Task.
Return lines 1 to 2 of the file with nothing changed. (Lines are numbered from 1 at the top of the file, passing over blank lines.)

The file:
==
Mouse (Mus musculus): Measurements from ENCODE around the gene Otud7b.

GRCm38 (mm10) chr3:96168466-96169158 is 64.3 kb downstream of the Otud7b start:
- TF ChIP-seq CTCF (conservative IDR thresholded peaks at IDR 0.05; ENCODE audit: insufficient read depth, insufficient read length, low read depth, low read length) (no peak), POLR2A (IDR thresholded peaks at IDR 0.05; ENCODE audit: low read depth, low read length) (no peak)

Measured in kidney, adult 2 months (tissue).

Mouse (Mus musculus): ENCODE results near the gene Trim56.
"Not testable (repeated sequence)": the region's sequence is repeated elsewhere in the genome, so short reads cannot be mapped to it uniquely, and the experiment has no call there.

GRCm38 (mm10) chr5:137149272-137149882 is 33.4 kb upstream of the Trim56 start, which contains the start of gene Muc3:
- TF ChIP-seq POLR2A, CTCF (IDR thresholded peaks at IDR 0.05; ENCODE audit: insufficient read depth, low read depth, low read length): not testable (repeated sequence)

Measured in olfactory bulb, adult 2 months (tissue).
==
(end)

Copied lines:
Mouse (Mus musculus): Measurements from ENCODE around the gene Otud7b.

GRCm38 (mm10) chr3:96168466-96169158 is 64.3 kb downstream of the Otud7b start: